With short budgets, political turmoil and uncertainty surrounding payer and provider interest in state health information exchanges (HIEs), how's a state health information technology (HIT) coordinator to gauge
At least two states, Illinois and Iowa, have turned to a modular, cloud-based approach that doesn't necessarily require big investments at the start and can scale up as demand grows. Managers from both states offered updates on their HIEs at the State HIT Connect conference in Washington, D.C.
If cloud vendors can work out thorny privacy and security issues, these cloud HIE models could become viable solutions for states to meet federal mandates without breaking the bank.
Iowa is its own solution provider -- serving as a hybrid cloud host -- for its state HIE, delivering it to health data stakeholders via Software as a Service (SaaS), said Kim Norby, the state's HIT coordinator. Payers and providers will be able to sign up for services such as data analytics on top of basic HIE record querying, depending on how much they want to pay.
The state as the cloud host offers service-level agreements covering such matters as performance, security and disaster recovery. It also calculates the rates it charges based on a participant's storage and processing capacity used, not by per click or by the number of records accessed. With such a SaaS model, Norby said, the state can scale up as demand grows.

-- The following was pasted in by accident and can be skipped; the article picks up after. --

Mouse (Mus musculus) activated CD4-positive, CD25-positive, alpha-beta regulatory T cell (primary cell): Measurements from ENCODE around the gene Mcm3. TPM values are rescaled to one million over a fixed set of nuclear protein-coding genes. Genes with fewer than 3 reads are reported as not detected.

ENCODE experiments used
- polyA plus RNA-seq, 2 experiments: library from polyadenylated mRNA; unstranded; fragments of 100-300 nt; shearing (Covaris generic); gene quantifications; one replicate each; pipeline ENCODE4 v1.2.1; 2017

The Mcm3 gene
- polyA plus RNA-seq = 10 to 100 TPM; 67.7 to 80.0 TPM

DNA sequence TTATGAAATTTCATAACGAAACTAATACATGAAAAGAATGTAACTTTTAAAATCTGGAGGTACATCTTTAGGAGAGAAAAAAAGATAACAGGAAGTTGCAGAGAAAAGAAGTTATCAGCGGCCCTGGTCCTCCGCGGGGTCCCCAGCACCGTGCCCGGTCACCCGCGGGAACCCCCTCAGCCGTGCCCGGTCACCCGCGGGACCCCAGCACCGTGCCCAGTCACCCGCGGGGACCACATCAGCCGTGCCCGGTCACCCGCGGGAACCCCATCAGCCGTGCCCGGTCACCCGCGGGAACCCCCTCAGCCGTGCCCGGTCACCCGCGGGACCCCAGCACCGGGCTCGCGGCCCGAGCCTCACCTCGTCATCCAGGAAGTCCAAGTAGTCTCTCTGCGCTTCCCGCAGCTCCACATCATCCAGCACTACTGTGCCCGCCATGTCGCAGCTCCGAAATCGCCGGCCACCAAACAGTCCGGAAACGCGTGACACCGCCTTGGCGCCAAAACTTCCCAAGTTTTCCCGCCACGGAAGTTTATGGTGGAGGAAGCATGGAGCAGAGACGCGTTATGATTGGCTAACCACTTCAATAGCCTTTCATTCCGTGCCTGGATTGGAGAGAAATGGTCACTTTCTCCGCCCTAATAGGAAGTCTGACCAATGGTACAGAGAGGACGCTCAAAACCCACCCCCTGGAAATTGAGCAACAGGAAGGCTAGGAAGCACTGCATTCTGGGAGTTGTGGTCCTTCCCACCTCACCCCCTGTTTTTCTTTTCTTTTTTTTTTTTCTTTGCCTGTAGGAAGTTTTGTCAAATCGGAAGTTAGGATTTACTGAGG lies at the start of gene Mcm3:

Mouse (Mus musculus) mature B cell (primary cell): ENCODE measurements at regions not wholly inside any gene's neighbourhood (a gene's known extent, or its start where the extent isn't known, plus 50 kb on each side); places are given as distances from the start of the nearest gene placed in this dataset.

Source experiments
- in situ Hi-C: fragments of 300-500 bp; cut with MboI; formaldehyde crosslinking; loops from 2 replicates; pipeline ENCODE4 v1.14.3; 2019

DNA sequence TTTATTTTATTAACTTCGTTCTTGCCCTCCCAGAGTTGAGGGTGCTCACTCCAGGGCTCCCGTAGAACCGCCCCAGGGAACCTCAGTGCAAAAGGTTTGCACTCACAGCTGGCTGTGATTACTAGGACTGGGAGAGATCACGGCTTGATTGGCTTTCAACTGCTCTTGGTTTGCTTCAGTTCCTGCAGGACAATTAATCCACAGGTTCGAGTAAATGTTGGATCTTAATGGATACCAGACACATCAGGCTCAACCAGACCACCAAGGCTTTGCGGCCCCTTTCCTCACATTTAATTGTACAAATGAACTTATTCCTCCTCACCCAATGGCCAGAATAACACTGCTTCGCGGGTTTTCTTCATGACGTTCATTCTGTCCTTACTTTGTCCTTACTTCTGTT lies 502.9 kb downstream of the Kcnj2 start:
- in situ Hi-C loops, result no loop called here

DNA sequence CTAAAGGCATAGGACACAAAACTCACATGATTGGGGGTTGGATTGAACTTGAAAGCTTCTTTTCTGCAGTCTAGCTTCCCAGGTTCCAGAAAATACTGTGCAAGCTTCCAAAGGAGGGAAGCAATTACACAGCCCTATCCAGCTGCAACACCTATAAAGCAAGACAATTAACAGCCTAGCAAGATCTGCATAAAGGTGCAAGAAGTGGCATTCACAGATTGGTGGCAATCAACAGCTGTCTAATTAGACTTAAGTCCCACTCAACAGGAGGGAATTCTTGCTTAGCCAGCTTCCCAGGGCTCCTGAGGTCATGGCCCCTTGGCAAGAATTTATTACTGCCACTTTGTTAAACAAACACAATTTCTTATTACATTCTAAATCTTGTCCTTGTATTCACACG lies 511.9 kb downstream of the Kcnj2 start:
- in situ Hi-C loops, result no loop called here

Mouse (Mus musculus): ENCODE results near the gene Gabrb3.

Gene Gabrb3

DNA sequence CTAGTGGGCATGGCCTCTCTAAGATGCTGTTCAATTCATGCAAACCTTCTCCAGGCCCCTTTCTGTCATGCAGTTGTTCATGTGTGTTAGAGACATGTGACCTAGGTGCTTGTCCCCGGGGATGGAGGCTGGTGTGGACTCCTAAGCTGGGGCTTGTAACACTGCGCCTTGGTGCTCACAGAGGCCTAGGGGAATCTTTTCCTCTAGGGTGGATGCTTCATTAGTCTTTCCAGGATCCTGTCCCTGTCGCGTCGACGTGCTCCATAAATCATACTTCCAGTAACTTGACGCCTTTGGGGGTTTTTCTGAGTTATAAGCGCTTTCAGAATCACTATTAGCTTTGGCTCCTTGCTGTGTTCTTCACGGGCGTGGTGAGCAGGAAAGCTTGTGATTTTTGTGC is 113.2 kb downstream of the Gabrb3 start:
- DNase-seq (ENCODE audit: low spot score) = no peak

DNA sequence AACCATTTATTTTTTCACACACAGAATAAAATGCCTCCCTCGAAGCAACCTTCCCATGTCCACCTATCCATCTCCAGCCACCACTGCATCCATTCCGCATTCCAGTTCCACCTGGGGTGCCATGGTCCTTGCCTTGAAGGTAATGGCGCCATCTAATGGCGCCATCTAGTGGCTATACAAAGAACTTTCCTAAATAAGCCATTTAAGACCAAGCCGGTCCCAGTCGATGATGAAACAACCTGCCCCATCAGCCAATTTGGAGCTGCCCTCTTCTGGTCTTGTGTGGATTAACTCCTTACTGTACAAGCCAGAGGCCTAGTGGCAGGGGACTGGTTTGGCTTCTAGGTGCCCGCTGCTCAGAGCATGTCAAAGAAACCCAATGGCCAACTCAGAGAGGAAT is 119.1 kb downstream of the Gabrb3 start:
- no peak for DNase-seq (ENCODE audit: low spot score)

Iowa's HIE plans to roll out Direct message exchange and some analytics services this month, with patient record lookup services to follow in December. For now, the state is starting small, for several reasons -- a major factor being a lack of electronic health record (EHR) readiness and maturity.
His co-presenter, John Lekich, project director for the state of Illinois, agreed that's a problem: "The standards environment in this world is a mess. We have some ideas on how to approach [the problem], but we need to work with our clients in figuring out where they are, what kind of EHR they have and what kinds of standards it can support."
Illinois, facing dire budget constraints, opted to outsource its HIE to InterSystems Corp. Building it in a "pay-as-you-go" cloud HIE model has made the project much more affordable than the state commissioning its own large, proprietary infrastructure without knowing how many physicians will ultimately participate.
The vendor, Lekich said, also recruits physicians to participate. Some 500 have signed up so far, even though the state HIE is still in its infancy: Core services such as the master patient index and master provider directory are presently under development.
Eventually, he said, the HIE plans to support a number of services, including emergency department patient data access, meaningful use reporting services for providers, patient specialist referrals and public health reporting.
If cloud vendors can work out thorny privacy and security issues, these cloud HIE models could become viable solutions for states to meet federal mandates without breaking the bank, Harsha Rao, session moderator and principal at McLean, Va.-based Booz Allen Hamilton Inc., told SearchHealthIT in an interview.
"In general, if you look at some of the publicly available HIEs -- Verizon has a cloud-based HIE, Covisint has one -- it allows a state to go in and get the full functionality of an HIE without a whole lot of capital expenditure...and ramp it up," Rao said. "I think that's the key value proposition for cloud-based HIEs."